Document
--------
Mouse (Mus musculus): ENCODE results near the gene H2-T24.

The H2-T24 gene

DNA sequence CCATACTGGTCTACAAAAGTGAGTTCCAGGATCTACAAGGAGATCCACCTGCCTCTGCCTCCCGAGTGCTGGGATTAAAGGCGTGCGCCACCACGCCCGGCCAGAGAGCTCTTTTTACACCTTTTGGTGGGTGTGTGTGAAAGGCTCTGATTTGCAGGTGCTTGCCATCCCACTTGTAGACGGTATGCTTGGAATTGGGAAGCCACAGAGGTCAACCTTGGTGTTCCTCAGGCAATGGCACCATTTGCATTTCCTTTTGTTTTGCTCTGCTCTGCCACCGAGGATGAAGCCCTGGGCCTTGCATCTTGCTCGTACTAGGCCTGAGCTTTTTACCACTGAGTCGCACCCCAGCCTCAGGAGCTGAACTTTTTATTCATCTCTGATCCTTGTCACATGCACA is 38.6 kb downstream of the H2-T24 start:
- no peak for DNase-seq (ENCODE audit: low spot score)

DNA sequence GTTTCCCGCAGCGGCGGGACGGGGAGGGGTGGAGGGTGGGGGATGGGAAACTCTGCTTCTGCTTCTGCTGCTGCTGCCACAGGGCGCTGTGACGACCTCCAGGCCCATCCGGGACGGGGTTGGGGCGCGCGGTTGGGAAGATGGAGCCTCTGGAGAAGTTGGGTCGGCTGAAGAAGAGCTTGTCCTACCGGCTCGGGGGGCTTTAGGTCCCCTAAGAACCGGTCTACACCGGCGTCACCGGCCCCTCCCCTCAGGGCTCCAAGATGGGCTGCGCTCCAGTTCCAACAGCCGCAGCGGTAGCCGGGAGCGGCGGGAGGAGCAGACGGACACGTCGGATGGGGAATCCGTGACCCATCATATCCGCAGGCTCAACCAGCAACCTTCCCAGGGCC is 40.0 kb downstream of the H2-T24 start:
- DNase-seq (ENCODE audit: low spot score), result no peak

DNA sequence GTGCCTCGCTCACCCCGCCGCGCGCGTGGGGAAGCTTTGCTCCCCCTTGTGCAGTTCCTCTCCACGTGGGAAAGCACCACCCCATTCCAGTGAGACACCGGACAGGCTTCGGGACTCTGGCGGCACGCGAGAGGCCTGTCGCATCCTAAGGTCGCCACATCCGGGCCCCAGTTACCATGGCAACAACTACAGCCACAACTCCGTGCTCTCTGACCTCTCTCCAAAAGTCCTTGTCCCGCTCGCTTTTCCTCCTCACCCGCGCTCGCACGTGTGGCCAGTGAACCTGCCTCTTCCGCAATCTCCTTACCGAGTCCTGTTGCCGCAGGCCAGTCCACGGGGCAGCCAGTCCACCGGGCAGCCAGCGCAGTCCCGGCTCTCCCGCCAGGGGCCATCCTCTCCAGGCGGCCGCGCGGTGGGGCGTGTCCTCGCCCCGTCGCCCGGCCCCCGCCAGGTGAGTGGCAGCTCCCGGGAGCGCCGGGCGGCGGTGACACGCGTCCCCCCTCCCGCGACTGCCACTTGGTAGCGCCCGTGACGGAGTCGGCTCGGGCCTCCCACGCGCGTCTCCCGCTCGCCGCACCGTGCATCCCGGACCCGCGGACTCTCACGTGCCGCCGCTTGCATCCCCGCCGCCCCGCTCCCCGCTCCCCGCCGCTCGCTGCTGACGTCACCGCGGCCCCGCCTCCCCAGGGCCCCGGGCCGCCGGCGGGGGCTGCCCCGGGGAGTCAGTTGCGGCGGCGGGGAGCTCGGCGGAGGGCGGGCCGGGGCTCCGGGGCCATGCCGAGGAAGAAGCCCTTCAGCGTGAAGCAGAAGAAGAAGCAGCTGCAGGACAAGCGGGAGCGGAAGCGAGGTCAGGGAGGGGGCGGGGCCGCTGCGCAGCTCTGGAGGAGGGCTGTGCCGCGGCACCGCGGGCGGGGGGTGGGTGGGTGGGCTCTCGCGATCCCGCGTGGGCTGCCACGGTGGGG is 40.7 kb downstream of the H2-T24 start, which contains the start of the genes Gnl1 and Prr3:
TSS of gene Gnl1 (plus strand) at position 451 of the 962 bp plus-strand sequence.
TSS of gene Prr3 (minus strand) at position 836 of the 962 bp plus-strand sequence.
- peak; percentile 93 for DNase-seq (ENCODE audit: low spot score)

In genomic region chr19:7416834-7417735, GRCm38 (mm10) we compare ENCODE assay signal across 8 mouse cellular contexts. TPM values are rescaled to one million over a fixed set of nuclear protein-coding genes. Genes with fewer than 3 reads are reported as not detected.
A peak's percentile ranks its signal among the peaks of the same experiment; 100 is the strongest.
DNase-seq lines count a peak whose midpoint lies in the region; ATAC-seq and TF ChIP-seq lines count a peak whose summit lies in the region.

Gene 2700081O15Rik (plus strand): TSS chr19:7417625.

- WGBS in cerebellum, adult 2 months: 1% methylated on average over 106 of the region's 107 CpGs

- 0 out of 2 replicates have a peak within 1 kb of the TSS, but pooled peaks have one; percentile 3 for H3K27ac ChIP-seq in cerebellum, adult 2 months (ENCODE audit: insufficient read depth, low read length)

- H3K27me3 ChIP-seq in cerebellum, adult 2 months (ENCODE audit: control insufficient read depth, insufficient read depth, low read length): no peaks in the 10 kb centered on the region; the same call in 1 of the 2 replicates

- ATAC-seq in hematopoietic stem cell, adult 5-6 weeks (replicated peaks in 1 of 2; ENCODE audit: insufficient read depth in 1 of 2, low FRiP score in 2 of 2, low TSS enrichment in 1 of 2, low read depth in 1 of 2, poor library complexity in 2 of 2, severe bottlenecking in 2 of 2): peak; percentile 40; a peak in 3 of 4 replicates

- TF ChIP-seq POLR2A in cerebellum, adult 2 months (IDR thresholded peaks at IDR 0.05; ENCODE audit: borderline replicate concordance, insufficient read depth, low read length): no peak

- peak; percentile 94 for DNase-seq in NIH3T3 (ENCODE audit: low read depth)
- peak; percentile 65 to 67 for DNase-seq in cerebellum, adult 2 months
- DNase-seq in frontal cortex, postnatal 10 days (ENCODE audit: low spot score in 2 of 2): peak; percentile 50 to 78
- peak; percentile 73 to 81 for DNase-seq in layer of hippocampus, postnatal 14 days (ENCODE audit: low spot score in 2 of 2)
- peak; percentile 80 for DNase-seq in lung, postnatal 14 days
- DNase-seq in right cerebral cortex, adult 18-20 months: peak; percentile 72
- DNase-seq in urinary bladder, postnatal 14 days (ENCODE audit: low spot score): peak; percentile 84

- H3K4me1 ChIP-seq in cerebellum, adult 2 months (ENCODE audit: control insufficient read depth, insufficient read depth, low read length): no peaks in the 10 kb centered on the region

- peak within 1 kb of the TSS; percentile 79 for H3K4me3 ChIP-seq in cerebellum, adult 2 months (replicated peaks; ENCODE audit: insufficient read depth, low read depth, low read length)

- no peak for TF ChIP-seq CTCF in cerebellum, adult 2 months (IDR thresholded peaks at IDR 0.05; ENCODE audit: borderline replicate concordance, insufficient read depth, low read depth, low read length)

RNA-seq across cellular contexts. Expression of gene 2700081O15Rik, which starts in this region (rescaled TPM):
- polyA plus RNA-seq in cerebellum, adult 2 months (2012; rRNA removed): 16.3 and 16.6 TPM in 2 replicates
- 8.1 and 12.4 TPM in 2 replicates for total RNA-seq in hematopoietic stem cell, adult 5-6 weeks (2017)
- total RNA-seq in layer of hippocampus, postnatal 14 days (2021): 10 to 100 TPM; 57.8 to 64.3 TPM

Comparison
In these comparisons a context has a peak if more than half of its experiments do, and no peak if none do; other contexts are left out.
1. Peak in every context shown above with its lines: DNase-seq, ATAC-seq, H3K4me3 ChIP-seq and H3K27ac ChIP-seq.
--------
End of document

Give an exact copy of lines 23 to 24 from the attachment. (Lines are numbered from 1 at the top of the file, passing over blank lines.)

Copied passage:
- peak; percentile 73 to 81 for DNase-seq in layer of hippocampus, postnatal 14 days (ENCODE audit: low spot score in 2 of 2)
- peak; percentile 80 for DNase-seq in lung, postnatal 14 days